Steven Soderbergh
New York Magazine Steven Soderbergh

What begins as a barbed satire of our pill-popping, self-medicating society morphs into something intriguingly different in "Side Effects." Steven Soderbergh's elegantly coiled puzzler spins a tale of clinical depression and psychiatric malpractice into an absorbing, cunningly unpredictable entertainment that, like much of his recent work, closely observes how a particular subset of American society operates in a needy, greedy, paranoid and duplicitous age.

Screen International:

Director Steven Soderbergh’s Ocean’s Eleven trilogy revelled in its nifty cons and elegant double-crosses, but those films’ duplicity is rather tame compared to the outlandish twists and turns of Side Effects, a movie that starts of as a psychological thriller about a deeply depressed woman but soon goes off in other directions, not always successfully. Increasingly ludicrous but also nasty fun, Side Effects is ultimately too clever for its own good, but if you can accept the film’s pokerfaced absurdity on its own terms, you’ll appreciate Soderbergh and his cast’s cool confidence.

You may come away from “Side Effects” calling it a potboiler, but there are fascinating themes throughout. In addition to the “Contagion”-like “this could really happen” fear-mongering about psychological pharmaceuticals, sure to be the basis of most press-tour talking points, there are delicious details about the oblique nature of truth. On a more surface level there’s how psychiatric science will always have a great deal of mystery (no one REALLY knows why electro-shock therapy does what it does), but the film gets heavy, man, and anyone who thinks the revelations of the script’s ending are a cop-out should be referred directly back to the script.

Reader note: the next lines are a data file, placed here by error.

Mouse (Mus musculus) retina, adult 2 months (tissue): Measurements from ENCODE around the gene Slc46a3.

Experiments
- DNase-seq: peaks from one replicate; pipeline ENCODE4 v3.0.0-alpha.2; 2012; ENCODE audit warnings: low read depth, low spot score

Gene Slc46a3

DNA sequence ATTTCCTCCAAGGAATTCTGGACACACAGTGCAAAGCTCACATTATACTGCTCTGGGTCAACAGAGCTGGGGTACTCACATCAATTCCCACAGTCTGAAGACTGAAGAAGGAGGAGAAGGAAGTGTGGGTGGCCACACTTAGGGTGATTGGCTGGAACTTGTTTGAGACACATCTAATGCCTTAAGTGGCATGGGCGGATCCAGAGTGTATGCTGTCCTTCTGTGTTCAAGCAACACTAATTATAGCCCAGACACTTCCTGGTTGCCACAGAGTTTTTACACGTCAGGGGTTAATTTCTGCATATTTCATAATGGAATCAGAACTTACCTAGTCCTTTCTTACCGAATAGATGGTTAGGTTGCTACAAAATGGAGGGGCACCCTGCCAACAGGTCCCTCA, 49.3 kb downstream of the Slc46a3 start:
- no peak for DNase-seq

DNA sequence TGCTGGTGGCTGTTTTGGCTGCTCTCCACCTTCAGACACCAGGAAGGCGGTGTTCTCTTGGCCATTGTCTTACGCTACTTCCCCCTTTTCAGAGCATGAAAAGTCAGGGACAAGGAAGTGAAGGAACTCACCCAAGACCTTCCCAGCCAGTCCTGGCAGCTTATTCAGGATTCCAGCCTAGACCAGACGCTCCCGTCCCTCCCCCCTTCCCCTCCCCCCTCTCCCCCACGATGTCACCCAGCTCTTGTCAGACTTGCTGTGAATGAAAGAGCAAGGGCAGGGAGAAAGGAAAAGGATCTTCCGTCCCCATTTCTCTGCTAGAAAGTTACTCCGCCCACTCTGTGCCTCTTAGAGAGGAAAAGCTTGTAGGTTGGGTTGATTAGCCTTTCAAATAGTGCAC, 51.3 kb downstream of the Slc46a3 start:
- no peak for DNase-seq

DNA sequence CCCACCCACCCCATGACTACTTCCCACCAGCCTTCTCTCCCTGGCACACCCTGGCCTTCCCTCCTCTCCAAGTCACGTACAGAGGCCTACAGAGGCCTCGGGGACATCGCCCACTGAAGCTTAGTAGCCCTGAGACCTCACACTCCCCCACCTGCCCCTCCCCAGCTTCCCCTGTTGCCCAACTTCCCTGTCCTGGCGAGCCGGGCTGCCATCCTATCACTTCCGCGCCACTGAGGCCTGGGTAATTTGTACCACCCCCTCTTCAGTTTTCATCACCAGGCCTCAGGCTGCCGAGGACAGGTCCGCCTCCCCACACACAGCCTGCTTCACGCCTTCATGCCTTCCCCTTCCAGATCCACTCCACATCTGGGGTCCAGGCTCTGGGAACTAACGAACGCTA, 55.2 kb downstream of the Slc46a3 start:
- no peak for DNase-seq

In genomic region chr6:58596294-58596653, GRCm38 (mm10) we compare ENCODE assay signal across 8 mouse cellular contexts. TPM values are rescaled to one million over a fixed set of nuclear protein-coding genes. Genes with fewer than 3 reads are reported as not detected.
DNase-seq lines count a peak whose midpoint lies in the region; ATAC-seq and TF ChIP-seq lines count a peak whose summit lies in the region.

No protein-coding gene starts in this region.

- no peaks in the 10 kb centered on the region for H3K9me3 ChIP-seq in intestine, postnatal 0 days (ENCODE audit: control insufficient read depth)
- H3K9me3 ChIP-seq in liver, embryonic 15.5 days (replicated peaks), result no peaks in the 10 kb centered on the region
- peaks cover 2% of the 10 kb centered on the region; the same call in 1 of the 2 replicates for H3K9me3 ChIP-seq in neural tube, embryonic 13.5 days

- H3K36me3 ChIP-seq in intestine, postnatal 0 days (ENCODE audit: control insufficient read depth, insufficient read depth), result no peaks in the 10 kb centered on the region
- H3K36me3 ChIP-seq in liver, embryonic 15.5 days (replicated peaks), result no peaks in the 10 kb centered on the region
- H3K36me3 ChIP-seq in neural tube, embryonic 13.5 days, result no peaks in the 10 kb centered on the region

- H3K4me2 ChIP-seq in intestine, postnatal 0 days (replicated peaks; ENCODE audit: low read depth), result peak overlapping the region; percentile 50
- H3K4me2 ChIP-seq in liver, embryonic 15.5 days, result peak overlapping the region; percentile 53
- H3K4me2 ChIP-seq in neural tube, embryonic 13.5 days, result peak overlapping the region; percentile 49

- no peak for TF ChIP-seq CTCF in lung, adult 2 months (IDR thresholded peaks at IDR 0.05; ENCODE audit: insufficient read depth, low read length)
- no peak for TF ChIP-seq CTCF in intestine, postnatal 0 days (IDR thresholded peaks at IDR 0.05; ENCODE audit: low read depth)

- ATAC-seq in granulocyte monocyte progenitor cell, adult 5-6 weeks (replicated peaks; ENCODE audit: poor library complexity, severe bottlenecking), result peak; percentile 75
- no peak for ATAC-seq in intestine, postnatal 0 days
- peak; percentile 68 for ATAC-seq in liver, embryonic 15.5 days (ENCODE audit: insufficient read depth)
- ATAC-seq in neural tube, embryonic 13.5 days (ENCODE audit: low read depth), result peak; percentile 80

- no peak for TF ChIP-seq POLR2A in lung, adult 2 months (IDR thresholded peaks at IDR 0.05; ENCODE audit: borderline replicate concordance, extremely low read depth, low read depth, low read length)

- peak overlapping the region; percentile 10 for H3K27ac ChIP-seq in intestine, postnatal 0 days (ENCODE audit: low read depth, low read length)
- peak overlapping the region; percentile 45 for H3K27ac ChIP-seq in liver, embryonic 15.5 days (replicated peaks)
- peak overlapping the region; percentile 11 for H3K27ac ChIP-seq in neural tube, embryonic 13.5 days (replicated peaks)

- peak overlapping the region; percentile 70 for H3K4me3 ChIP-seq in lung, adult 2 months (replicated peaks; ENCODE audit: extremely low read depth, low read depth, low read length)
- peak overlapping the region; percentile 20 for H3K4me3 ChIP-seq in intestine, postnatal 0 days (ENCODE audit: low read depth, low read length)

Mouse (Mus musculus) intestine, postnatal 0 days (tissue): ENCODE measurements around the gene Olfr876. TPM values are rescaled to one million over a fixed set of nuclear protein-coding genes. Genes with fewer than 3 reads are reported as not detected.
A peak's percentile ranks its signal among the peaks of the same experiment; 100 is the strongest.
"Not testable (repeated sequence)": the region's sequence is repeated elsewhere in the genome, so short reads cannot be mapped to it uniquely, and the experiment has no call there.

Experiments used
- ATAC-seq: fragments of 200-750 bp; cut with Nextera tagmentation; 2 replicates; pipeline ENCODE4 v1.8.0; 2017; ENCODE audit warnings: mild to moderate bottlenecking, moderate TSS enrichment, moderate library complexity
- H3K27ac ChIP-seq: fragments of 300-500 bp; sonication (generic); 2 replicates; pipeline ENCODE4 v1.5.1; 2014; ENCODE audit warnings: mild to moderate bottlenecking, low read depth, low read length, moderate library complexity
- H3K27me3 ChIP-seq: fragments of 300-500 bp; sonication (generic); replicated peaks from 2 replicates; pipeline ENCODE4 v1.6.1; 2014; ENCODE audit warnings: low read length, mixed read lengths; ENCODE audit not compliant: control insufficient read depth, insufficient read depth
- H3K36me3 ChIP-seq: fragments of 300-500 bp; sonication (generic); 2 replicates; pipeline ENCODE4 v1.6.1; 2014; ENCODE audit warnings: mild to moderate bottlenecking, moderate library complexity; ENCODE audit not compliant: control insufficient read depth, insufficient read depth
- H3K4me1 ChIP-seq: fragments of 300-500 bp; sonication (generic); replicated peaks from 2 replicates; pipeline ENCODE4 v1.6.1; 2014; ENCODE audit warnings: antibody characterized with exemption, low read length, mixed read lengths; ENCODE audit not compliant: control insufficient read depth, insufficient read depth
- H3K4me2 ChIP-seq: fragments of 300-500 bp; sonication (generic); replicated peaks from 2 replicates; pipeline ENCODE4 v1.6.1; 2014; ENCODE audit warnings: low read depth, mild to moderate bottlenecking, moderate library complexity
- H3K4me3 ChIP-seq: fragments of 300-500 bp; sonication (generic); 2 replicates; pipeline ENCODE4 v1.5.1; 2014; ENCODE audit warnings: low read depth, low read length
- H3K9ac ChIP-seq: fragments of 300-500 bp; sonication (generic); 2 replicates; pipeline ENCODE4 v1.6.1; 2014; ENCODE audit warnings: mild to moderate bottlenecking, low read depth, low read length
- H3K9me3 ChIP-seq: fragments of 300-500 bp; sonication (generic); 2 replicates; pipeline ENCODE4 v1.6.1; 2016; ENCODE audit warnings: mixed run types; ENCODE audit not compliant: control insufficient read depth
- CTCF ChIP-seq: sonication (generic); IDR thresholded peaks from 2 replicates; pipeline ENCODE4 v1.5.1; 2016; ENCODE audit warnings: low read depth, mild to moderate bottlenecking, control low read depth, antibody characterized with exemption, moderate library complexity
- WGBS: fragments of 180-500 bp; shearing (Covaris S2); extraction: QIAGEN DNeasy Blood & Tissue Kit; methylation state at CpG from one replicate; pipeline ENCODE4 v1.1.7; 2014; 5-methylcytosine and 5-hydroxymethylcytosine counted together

Side Effects opens the door to a fascinating dialectic between viewer and filmmaker. One that deals with a complex and far-reaching issue of our day, before it slams that door shut in favor of a paint-by-numbers game of cat-and-mouse between Mara and Law's characters. If feels as though Burns got roughly half-way through a unique and fascinating tale, realized that there was no easy or pat conclusion to be had, and decided to simply lift and co-opt a fully fleshed-out storyline from a classic thriller. The hope, it would seem, is that the setting shift to the far reaching universe of modern psychological medicine would inherently create something fresh and engaging.

(Special thanks to Walter Reade Theater manager Nikkia Moulterie for taking time out to provide desperately needed last minute tech triage).